Dear UK: you can win Eurovision (next year)

Dear UK: you can win Eurovision (next year)

Dear UK,

We need to have a talk. It’s about Eurovision. I’ve heard your entries. What do you think you’re playing at? Don’t you know there are people who care about your reputation? Keep up this work that’s devoid of humour, flare, and talent, and all those jokes about the humourless Germans are going to be about you soon enough. So sit down and listen carefully, we’re going to learn how to win Eurovision.

Win with a great song. Seems like a no-brainer, right? Bring an amazing song, a charming stage performance, and leave everyone thinking, “hot damn, that was good”. This is however, quite hard, and often won’t go over well with a European audience craving camp and flare. Two recent winners have managed this: Lena for Germany in 2010 with the lovely ‘Satellite’ and Emmelie De Forest for Denmark in 2013 with the folk-infused ‘Only Teardrops’. Given the difficulty of achieving a win like this, and the state of your music industry, I wouldn’t try it.


Win with a stupid and great song. These are contestants who already have killer songs, but give performances that are stupid in an awesome way. Norway’s Alexander Rybak had a great song, a great voice, and could shred on the violin. That’s no reason not to add a troupe of bracer-clad men jumping around the stage spin kicking bowler hats. Winner. Austria’s Conchita Wurst pulled out one of the best pop diva performances of recent memory in 2014, performing with the stage name “vagina sausage”. Winner. Sweden’s Måns Zelmerlöw had amazing lyrics, composition, and artistry in the stage performance. But that’s no reason not to splice cheesy europop in between an otherwise heartfelt and sombre song. Winner. If you convinced a great musician with a sense of humour to represent Britain, this is possible, but unlikely, given the stigma associated to British Eurovision entries.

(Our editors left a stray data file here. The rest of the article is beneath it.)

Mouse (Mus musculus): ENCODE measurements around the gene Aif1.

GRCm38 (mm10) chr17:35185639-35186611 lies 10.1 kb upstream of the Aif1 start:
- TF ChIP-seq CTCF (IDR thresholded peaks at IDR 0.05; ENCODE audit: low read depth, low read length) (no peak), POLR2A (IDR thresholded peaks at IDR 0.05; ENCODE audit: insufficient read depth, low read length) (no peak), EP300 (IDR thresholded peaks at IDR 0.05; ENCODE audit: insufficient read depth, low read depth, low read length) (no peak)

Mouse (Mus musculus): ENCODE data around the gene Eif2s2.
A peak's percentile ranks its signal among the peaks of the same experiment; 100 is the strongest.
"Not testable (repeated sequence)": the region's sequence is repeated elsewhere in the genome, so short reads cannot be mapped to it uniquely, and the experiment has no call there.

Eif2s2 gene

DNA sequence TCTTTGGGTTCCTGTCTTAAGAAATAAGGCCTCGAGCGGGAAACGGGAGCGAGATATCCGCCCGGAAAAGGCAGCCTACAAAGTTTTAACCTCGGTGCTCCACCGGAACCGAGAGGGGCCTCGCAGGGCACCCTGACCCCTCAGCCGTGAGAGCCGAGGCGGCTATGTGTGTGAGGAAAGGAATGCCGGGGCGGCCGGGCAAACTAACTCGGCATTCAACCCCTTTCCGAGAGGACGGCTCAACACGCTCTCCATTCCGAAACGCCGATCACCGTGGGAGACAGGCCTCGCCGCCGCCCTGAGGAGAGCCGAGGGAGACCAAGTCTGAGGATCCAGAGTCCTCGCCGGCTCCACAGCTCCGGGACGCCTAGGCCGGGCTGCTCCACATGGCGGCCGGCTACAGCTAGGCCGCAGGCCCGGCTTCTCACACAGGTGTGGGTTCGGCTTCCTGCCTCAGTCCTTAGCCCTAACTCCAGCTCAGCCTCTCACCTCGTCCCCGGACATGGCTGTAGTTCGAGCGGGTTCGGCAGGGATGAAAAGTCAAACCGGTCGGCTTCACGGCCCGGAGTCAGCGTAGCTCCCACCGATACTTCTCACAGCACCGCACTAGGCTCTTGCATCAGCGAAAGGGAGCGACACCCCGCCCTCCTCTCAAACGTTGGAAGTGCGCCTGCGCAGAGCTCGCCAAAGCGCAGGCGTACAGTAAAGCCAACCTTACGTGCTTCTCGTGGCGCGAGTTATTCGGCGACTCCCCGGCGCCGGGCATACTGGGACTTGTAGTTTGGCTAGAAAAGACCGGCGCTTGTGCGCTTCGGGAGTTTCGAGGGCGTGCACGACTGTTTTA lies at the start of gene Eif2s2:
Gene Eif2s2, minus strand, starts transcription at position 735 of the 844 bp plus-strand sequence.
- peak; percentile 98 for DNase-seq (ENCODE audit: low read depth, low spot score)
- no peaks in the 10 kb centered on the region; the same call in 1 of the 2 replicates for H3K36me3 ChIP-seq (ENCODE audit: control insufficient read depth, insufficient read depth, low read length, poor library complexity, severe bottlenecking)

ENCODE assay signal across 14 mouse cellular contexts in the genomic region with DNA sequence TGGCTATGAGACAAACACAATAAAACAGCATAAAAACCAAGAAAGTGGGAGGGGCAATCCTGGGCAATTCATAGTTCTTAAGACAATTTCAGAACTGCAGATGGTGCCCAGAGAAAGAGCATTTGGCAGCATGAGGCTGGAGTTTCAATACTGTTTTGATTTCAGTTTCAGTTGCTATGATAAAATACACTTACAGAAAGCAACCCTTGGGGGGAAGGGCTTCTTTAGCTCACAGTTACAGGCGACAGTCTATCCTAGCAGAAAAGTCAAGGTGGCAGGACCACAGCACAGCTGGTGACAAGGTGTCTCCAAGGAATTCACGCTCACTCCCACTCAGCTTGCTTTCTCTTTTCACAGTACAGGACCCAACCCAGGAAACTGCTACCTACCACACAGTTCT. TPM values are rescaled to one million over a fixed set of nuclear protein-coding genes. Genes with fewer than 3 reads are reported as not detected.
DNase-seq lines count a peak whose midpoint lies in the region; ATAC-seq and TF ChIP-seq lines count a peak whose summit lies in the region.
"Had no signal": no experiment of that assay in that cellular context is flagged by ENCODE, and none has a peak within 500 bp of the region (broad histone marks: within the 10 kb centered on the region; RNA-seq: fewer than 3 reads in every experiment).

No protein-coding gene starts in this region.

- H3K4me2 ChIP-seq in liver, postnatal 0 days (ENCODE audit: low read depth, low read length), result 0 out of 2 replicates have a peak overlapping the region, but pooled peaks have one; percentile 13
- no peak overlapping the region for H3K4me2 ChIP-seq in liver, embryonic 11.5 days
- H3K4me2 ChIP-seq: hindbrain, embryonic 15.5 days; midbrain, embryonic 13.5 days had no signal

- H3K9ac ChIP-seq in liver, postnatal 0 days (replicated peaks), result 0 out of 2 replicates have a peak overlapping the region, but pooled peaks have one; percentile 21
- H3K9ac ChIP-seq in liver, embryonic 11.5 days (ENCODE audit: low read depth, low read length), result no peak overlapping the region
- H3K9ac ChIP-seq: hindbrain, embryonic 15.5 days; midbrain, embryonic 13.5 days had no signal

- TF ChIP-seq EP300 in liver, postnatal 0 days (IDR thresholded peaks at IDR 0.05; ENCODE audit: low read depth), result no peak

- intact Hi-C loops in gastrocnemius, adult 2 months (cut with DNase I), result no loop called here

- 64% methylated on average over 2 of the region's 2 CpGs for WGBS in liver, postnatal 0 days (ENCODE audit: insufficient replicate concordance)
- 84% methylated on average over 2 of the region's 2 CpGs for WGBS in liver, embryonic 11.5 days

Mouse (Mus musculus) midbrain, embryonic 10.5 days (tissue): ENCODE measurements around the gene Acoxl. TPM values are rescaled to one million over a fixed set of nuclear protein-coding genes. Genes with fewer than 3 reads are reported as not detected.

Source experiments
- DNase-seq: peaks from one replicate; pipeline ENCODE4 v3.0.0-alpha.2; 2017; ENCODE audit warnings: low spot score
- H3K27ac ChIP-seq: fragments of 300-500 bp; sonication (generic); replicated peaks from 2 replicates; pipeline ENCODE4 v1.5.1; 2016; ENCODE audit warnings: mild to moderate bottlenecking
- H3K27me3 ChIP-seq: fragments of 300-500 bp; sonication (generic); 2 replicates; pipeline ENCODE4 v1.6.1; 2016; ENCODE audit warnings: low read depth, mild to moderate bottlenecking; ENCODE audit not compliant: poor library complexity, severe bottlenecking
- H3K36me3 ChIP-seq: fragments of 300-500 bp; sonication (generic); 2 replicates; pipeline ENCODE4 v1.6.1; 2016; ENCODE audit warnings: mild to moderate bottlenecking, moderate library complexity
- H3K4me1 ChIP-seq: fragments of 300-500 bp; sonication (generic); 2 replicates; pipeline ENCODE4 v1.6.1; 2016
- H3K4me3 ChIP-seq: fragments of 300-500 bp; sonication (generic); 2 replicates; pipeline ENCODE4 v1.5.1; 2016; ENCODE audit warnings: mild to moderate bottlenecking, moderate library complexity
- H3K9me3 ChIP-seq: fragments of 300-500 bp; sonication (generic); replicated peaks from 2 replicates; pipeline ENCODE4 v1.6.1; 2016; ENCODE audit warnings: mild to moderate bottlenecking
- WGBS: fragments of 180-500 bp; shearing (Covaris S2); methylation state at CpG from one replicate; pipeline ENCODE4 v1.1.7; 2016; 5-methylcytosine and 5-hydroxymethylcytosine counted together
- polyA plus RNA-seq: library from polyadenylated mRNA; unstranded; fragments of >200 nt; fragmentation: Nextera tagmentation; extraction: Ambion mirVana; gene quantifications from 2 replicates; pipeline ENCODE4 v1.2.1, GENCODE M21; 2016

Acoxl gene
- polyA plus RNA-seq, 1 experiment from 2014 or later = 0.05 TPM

Win with a stupid song. These entries aren’t great, they’re basic, can’t sing very well, and they kinda suck. But they suck with such passion and flare that everyone loves them. Dima Bilan for Russia, 2008: His song wasn’t very good and he couldn’t sing, but that was no obstacle. Add a thrusting violinist, a gloriously camp figure skater, and costume some middle aged Russian men in the garb of a late 2000’s boy band, and everybody loves you.  Give the people a smile and you’re halfway to winning. Finland’s Lordi also pulled off a similar feat in 2006. Don’t get me wrong, I love Lordi. But, if we’re honest, musically, they’re an ok heavy metal band. However, add some monster masks, enormous platform boots, and strap fireworks to your guitar, and again, winning. This is your path. Send some budding or ancient musicians with a sense of humour on, use the crazy resources provided to take the piss, and give everyone something to smile about.


Now Jamala for Ukraine last year provided a new way of winning: annoy the Russians. But I would strongly recommend against this strategy. In my opinion it was the result of unique socio-political circumstances, and Britain doing it probably won’t garner the same sympathy vote.

But, there is another path for you to consider: don’t try to win. Some of the most fondly remembered entries haven’t been the winners. Moldova in 2010 gave us the Epic Sax Guy meme, Poland the infamous butter churning milk maids in 2014, and Ukraine the hunk running in a giant hamster wheel that same year. Lithuania sent LT United in 2006, a group of six blokes, only a few of whom had any musical talent, to perform ‘We Are the Winners’, a self-glorifying piss take that declared, 15 times, ‘We are the winners of Eurovision’. Despite audible booing, they finished a respectable sixth place with a stupid joke born most likely over too many drinks.

So for pity’s sake, stop sending former X-Factor contestants. Send the Wurzels, or bagpipe ensemble Red Hot Chili Pipers. Send someone fun. Scratch that, go ask Alestorm. They’re a pirate metal band from Scotland with hits such as ‘Wooden Leg’, ‘Nancy the Tavern Wench’, and ‘Buckfast Powersmash’, and are known fans of Eurovision.

There’s still time to show us what you got. Good luck.

Edmund Goldrick

(Image: Destinations.com)

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